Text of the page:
[Haskell-cafe] Channel9 Interview: Software Composability and theFu ture of Languages

Frederick Ross madhadron at gmail.com
Sat Jan 27 22:27:04 EST 2007

On 1/26/07, Collin Winter <collinw at gmail.com> wrote:
> I find it incredibly insulting for you to assert that people who
> complain about Haskell's difficulty are too lazy and aren't really
> interested in a better solution. Maybe they just don't want to have to
> take graduate-level classes in category theory to get their job done.
> Maybe they want a solution that meets them half-way, one that doesn't
> require that they understand how to build their own resistors and
> capacitors in order to make their TV work again (to use your analogy).
> That's what Meijer means when he says that Haskell is too hard.

I have an odd background in programming (never took a compsci class,
did take a graduate computational physics course in my first year of
undergrad, taught by an old nuclear physicist, who used nothing but
Forth...beat that for bizarre), but since physicists represent an
interesting conglomeration of snapshots of the mainstream of
programming through the ages, I do have a bit of an archaeological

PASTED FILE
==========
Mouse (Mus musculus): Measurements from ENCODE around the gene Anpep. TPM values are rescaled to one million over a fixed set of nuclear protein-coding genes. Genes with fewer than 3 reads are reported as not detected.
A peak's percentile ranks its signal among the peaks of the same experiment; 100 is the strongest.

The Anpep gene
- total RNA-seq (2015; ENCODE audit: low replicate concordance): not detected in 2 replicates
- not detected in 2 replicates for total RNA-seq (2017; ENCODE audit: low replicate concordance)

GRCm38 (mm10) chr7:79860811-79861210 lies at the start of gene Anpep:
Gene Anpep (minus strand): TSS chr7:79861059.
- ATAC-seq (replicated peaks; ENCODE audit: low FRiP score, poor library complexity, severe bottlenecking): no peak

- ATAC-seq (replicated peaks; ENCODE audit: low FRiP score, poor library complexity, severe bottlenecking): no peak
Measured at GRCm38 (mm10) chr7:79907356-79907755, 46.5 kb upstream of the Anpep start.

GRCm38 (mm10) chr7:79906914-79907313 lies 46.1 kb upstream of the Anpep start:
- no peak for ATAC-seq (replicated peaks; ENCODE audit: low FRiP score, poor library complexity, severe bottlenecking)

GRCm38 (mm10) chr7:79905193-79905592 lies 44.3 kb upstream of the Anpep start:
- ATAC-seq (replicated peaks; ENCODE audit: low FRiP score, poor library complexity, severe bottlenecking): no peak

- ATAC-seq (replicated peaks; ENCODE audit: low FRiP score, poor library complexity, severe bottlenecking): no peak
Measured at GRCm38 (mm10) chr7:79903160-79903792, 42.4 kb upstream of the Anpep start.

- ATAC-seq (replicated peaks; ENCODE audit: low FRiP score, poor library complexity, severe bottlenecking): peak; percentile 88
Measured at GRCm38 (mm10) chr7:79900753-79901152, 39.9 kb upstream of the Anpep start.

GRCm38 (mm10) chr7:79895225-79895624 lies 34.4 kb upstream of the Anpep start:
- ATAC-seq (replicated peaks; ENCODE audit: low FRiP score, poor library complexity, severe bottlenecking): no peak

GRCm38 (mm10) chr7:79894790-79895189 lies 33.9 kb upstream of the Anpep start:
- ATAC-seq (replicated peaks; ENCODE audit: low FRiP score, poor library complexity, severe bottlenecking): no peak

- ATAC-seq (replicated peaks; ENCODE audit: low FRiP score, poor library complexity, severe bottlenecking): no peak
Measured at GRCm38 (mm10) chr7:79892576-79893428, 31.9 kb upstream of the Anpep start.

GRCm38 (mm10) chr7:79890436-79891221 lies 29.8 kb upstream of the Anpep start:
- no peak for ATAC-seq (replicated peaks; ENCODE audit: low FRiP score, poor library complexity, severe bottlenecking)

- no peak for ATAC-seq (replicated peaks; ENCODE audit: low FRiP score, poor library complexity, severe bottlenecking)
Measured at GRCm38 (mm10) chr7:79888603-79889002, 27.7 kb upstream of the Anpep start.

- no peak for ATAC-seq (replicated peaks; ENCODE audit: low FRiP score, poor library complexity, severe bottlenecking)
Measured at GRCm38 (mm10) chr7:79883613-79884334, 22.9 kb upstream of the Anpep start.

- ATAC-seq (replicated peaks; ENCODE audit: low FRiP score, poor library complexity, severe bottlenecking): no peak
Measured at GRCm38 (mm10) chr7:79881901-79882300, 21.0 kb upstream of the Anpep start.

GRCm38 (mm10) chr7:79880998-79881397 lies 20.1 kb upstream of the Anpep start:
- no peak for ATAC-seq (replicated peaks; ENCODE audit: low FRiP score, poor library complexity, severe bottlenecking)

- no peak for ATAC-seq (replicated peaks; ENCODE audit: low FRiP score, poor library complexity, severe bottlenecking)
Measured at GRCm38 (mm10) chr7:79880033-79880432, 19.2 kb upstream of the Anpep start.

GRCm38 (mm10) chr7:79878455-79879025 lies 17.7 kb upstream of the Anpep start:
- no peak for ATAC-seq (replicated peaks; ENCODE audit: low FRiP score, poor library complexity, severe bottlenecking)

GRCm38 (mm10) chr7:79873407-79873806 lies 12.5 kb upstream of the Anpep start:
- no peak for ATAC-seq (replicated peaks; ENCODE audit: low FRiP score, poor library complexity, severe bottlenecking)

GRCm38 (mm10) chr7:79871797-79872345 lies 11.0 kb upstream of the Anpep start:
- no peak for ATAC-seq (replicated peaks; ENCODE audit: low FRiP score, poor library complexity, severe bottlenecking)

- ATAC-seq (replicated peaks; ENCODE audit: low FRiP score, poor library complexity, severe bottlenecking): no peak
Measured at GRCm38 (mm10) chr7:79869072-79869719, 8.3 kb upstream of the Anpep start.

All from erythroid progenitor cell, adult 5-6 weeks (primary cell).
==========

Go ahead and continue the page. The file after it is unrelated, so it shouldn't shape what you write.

perspective on how people think about "hard."  In case the following
seems far fetched, let me assure you that four years ago I worked in a
high energy physics group on a codebase of a few hundred thousand
lines of FORTRAN 77, with no documentation.  It had GOTOs.  The folks
working on this regarded C as a newfangled, difficult language, and
some of them were still writing FORTRAN IV or RATFOR.

So here's my completely anecdotal view of the history of "hard" in
programming: In the beginning there was GOTO.  Well, actually there
was machine language, then assembler, but we'll skip that.  GOTO was
king.  And then there was this movement among the ivory tower computer
scientists called "structured programming."  It was considered
difficult and complicated, with lots of hard concepts.  And then the
compsci departments made a concerted effort, taught a generation of
students in the new style with no reference whatsoever to what came
before.  Structured programming suddenly became blasé.  How else would
you program?

And then similar, though smaller and often partial repetitions of this
break happened: designing nicer data structures when the Wirth
languages came to their height; object oriented programming (which I
regard as one of the great intellectual failures of programming).

So when the kids are presented with exercises on functors, ADTs, and
monads in intro compsci, and the professors pretend that it was always
this way, there was never any other way, then they will grow up, they
will go forth, and these will be the everyday things.  Until then, I
will continue to hear people say that map is a scary, unfamiliar
object that makes the meaning of code obscure.

Frederick Ross
Graduate Fellow, (|Siggia> + |McKinney>)/sqrt(2) Lab
The Rockefeller University

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